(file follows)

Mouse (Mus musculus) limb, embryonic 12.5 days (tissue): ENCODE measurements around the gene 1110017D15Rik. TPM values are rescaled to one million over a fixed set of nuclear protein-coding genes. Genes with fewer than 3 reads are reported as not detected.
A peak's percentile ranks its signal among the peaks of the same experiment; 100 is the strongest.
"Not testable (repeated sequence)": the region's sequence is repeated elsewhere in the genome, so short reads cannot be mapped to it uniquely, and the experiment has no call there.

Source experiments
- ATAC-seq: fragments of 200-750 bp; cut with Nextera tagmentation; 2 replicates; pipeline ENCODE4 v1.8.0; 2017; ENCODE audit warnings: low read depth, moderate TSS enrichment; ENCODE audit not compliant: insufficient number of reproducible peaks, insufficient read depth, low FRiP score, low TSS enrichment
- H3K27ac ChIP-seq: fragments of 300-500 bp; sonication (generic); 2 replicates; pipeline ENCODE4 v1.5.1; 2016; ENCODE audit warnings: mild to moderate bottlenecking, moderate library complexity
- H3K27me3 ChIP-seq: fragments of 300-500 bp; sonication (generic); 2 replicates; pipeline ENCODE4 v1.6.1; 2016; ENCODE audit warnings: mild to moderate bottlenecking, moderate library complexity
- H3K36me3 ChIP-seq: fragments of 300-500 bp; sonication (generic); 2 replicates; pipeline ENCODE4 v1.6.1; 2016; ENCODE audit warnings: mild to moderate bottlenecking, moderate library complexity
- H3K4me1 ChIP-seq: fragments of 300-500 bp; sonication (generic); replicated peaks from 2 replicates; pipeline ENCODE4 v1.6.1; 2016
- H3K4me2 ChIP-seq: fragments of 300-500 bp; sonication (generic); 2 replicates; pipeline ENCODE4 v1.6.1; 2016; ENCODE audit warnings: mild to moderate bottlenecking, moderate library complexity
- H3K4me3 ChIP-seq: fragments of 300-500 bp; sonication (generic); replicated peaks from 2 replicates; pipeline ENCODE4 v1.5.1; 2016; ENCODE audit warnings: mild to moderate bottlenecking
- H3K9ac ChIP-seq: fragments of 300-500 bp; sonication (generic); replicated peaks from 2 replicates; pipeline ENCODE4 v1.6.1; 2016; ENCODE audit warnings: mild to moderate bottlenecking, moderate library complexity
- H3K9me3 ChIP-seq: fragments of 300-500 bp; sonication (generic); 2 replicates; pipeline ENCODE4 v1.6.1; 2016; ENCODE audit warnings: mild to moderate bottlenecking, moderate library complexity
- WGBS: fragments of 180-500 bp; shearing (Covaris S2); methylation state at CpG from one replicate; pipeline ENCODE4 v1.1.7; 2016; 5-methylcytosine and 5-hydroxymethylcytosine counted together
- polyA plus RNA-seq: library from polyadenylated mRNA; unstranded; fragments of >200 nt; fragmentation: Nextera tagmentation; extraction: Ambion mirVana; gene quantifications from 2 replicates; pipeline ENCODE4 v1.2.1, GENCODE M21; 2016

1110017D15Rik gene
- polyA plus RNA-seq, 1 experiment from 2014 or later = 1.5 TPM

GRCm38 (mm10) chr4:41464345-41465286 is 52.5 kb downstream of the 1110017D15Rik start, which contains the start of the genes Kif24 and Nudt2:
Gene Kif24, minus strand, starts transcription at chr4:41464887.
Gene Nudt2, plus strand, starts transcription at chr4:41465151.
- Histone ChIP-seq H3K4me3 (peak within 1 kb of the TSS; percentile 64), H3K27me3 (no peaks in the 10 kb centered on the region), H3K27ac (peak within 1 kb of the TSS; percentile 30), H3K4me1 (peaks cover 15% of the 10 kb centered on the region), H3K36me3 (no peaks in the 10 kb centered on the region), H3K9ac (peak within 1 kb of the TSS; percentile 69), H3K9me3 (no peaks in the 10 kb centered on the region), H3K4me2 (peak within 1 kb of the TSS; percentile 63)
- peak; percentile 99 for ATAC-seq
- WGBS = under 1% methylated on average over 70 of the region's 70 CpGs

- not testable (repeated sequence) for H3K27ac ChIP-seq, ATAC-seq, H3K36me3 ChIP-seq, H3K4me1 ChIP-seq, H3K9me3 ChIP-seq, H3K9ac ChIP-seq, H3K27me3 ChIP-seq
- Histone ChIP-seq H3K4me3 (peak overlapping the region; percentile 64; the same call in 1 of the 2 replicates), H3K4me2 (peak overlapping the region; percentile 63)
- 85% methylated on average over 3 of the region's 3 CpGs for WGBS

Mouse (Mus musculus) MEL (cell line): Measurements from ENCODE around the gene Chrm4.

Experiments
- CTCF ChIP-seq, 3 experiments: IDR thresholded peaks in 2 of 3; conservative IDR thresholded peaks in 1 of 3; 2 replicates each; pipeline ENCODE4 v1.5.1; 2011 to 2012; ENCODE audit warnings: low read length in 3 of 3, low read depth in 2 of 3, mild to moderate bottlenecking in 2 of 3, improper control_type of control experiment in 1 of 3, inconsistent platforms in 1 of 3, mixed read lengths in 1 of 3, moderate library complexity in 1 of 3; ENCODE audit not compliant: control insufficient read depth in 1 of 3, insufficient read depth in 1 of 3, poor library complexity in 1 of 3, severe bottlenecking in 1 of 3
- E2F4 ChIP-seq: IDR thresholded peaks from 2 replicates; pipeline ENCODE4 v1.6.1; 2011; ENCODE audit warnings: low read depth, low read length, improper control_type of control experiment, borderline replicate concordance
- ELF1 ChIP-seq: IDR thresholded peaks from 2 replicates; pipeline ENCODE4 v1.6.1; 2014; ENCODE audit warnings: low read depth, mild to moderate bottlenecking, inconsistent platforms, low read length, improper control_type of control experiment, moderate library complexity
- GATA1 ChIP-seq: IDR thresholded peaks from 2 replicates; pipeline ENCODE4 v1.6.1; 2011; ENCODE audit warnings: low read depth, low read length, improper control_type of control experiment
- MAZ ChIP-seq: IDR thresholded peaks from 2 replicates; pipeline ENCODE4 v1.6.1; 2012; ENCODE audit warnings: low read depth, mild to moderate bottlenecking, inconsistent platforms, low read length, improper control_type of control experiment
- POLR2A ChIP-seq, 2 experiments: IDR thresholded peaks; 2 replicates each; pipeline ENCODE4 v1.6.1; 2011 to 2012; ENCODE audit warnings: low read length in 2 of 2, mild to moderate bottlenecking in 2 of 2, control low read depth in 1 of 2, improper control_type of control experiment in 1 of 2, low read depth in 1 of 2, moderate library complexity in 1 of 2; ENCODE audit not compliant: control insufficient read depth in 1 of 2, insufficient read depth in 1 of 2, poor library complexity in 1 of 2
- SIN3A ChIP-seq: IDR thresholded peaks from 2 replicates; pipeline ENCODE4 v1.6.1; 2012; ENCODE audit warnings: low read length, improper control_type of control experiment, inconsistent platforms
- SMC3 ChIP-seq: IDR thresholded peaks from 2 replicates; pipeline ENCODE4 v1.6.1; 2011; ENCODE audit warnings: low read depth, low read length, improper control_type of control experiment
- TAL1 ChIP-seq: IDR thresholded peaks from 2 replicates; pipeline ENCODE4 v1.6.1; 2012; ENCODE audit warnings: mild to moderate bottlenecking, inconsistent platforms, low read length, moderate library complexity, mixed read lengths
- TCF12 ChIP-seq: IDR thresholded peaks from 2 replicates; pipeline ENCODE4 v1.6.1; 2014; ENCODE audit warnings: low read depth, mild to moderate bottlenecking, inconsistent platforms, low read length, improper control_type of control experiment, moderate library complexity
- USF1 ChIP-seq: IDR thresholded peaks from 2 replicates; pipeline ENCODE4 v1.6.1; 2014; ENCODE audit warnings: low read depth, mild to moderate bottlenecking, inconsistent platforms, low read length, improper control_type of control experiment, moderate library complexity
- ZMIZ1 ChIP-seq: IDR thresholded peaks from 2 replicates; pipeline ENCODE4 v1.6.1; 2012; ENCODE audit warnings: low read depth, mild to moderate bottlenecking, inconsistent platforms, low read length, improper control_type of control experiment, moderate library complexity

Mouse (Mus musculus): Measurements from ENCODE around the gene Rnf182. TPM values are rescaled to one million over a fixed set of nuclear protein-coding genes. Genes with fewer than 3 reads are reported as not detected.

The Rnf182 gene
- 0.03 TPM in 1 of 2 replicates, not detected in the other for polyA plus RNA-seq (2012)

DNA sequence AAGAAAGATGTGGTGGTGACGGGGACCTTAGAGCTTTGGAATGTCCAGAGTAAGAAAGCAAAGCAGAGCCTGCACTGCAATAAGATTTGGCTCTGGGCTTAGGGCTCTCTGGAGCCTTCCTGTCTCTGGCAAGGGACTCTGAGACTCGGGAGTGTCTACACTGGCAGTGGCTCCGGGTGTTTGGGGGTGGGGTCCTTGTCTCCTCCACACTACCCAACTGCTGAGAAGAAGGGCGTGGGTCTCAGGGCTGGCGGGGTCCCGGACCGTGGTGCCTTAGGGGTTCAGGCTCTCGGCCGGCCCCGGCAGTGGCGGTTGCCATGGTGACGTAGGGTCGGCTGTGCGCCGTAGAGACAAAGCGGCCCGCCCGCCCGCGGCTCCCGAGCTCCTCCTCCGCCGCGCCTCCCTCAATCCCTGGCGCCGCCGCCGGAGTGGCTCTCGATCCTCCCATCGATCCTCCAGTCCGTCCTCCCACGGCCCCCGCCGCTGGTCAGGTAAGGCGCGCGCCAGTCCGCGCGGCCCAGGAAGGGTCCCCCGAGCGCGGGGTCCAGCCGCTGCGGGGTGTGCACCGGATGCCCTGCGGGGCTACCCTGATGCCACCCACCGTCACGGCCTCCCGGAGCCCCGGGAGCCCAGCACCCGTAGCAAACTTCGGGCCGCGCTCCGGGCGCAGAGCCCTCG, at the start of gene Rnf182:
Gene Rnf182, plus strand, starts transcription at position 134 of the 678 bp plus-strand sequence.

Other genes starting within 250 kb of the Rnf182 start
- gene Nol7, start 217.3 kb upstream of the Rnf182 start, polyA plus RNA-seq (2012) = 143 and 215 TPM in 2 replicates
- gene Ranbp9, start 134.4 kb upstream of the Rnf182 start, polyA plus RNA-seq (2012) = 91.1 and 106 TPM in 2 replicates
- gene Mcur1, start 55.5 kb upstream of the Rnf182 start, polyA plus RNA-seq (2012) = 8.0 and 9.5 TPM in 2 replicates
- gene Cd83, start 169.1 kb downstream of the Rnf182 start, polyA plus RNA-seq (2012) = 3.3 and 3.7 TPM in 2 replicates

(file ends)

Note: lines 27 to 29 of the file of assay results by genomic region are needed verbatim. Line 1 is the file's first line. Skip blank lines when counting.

Mouse (Mus musculus) MEL (cell line): Measurements from ENCODE around the gene Chrm4.

Experiments
- CTCF ChIP-seq, 3 experiments: IDR thresholded peaks in 2 of 3; conservative IDR thresholded peaks in 1 of 3; 2 replicates each; pipeline ENCODE4 v1.5.1; 2011 to 2012; ENCODE audit warnings: low read length in 3 of 3, low read depth in 2 of 3, mild to moderate bottlenecking in 2 of 3, improper control_type of control experiment in 1 of 3, inconsistent platforms in 1 of 3, mixed read lengths in 1 of 3, moderate library complexity in 1 of 3; ENCODE audit not compliant: control insufficient read depth in 1 of 3, insufficient read depth in 1 of 3, poor library complexity in 1 of 3, severe bottlenecking in 1 of 3